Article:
While this intensity range of 18 decibells may seem small, it should be remembered that this range is for a single note. When an artist is playing fortissimo and using the sustaining pedal, it is possible to build up an intensity perhaps twenty times as great, which would add an intensity of about 13 more decibells to the range of the piano, giving a total of about 31 decibells.

It has been shown that the velocity of a bass hammer is less than the velocity of a treble hammer for the same level of loudness. This change in hammer velocity is not an abrupt one but takes place gradually from one end of the piano to the other. This is to be expected since the hammers are all different in size. They are moulded in a tapering form and then later sawed apart.

In order to avoid the necessity of using a different measuring scale for each hammer, the contact distances in the bass portion of the re cording piano are made smaller than those in the treble. Each hammer has a different contact distance. The total variation from note #l to note #88 is about .030 of an inch. This gives approximately .0003" difference in contact distance for adjacent notes.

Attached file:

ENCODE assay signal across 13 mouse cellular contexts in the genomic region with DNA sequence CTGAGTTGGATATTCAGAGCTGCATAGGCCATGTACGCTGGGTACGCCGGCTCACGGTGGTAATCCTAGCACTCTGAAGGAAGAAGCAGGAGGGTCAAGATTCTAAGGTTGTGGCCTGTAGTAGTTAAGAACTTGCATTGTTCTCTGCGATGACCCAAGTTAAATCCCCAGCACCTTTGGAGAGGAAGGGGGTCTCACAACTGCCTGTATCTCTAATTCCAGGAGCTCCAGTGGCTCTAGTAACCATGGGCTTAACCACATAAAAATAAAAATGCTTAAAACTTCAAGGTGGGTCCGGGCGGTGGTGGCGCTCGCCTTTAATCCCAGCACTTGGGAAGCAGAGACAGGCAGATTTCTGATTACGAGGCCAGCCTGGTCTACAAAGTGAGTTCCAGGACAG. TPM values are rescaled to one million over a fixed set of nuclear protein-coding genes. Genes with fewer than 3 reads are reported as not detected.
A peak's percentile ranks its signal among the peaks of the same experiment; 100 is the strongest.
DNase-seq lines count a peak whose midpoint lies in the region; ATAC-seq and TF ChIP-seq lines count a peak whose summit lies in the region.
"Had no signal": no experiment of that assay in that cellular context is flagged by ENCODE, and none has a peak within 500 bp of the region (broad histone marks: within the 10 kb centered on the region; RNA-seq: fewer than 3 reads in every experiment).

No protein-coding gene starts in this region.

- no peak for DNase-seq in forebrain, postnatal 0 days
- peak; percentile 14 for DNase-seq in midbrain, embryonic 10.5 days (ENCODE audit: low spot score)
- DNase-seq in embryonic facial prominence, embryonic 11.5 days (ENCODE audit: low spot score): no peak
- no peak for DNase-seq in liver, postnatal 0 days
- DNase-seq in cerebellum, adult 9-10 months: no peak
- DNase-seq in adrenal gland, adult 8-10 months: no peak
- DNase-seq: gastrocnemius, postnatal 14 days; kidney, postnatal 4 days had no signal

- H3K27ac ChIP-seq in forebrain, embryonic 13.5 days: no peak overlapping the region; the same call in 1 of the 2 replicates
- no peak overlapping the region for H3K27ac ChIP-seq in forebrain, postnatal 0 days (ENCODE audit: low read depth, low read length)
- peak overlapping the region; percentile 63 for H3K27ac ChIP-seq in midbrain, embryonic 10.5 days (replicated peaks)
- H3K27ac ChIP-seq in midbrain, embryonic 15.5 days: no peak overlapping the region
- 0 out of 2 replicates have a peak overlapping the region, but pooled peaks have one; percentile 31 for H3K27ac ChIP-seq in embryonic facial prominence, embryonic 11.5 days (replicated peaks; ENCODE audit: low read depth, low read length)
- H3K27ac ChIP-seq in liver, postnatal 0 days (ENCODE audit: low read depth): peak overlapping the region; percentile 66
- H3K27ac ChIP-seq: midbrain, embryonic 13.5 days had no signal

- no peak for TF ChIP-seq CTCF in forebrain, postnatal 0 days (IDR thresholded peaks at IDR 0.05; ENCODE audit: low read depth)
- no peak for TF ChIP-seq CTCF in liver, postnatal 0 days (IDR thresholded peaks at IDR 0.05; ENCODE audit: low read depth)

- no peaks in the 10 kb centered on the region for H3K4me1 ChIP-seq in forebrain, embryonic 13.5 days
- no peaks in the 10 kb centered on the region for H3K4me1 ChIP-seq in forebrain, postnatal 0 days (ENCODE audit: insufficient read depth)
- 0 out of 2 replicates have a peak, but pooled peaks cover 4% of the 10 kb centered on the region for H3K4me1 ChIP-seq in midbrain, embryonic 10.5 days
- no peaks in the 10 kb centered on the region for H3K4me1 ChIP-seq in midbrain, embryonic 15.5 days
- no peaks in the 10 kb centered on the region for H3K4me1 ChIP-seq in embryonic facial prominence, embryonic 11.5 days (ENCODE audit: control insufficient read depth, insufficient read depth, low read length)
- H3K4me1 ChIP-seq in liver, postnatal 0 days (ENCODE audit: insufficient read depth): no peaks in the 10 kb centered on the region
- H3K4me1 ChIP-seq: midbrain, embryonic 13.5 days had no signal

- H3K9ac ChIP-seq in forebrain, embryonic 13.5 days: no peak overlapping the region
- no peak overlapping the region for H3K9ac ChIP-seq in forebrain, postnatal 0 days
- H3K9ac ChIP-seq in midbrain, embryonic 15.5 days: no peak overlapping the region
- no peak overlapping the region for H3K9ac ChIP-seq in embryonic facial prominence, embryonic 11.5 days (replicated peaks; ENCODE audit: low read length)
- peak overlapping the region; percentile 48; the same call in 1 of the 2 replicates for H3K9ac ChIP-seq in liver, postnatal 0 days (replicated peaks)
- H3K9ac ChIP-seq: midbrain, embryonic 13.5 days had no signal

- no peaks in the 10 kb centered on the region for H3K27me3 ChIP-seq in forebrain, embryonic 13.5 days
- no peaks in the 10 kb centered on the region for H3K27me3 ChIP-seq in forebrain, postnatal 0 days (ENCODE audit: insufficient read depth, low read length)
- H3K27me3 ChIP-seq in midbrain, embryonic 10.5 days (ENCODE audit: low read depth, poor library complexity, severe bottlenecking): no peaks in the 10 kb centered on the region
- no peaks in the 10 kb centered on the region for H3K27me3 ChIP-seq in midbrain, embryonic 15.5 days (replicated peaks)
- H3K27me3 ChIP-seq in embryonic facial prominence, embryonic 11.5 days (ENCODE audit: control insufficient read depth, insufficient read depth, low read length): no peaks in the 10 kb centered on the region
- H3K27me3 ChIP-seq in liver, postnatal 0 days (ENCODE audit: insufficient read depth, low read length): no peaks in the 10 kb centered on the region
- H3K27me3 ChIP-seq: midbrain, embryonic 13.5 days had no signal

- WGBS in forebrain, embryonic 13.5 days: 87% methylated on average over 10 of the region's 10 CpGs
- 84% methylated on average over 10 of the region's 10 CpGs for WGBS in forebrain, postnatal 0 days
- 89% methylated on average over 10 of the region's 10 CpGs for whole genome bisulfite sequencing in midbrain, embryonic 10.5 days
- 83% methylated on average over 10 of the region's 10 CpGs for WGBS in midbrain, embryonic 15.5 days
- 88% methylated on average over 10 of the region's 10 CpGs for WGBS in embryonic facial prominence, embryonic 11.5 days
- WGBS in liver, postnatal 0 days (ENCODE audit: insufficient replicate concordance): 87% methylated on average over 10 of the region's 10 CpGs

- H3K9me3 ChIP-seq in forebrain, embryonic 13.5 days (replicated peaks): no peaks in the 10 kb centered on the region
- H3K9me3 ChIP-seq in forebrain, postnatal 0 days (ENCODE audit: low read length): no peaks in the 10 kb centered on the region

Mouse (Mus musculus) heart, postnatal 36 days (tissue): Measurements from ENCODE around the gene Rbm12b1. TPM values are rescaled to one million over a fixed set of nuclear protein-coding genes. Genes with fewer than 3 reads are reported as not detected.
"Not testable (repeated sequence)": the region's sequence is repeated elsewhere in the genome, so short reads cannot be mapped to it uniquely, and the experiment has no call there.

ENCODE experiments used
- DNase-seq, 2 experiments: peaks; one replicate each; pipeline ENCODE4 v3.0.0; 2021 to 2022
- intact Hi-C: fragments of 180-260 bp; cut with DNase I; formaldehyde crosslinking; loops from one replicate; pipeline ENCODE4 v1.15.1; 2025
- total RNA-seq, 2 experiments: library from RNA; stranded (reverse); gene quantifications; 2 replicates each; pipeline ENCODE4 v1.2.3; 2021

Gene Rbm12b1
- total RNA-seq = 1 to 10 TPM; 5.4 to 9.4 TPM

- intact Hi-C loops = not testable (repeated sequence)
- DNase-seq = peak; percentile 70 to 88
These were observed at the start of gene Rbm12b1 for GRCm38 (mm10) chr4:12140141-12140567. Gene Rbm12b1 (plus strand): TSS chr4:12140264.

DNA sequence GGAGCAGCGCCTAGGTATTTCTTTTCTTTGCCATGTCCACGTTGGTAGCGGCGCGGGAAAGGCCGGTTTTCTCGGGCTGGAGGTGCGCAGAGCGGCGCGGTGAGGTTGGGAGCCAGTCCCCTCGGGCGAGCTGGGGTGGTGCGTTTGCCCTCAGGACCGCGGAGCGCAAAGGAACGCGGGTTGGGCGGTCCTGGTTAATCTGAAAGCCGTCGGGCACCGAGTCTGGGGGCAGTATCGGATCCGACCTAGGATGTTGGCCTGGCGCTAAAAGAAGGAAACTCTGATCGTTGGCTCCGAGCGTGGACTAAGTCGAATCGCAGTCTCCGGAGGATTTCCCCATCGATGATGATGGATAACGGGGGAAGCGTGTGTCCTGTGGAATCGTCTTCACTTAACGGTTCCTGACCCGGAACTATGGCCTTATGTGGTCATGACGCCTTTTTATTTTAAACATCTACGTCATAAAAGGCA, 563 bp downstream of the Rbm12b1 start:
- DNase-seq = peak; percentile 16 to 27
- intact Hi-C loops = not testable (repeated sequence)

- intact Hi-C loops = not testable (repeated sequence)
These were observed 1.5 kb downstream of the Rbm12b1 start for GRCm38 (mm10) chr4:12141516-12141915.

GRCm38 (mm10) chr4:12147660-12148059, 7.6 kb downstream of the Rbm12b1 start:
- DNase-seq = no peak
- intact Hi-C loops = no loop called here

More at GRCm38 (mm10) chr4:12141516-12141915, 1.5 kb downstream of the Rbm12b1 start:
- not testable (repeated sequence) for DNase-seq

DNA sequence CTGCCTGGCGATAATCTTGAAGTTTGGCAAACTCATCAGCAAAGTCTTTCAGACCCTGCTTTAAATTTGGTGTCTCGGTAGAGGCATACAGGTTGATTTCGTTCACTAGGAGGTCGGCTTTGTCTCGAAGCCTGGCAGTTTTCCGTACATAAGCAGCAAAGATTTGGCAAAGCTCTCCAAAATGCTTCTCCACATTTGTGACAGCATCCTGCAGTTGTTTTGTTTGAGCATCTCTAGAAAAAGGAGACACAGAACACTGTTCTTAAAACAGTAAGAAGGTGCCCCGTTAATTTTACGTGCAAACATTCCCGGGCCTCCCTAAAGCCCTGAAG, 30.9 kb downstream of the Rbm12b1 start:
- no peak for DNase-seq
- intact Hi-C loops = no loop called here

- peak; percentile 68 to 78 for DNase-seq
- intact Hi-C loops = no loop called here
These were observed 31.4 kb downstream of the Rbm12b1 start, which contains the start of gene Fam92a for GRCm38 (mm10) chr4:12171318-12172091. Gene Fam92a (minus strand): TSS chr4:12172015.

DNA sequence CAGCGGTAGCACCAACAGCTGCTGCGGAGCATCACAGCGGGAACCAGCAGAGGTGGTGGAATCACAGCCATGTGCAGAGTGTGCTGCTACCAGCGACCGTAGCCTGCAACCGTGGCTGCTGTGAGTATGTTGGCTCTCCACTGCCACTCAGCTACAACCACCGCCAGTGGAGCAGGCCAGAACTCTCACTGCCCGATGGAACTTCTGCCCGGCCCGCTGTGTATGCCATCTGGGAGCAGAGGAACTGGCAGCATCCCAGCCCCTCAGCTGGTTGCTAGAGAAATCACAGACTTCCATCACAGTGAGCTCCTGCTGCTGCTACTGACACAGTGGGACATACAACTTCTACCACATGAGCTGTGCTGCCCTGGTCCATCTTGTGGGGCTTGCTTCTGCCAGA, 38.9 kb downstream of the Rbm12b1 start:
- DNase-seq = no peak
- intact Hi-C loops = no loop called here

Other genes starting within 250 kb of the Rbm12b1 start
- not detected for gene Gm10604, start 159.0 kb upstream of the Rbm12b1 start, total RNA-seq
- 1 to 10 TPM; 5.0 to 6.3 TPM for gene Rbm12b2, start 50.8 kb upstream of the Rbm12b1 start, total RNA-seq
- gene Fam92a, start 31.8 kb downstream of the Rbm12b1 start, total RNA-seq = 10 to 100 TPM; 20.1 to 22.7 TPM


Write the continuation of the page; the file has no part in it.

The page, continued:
It is hoped that chronographs of this type may be useful for other purposes. A great number of records may be made simultaneously on stationary paper. The paper may, however, be moved along slowly. It is only necessary to move the paper about 1/32", after one record has been made in order to obtain another record from the same segment.

It is also hoped that the recording paper principle which has been described may be useful to others.

Images, TIFF-Huffman encoding:

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  jasa1.tif    78 Kb
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  jasa5.tif    98 Kb
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  jasa7.tif   114 Kb
  jasa8.tif   143 Kb
  jasa9.tif   147 Kb

06 April 2002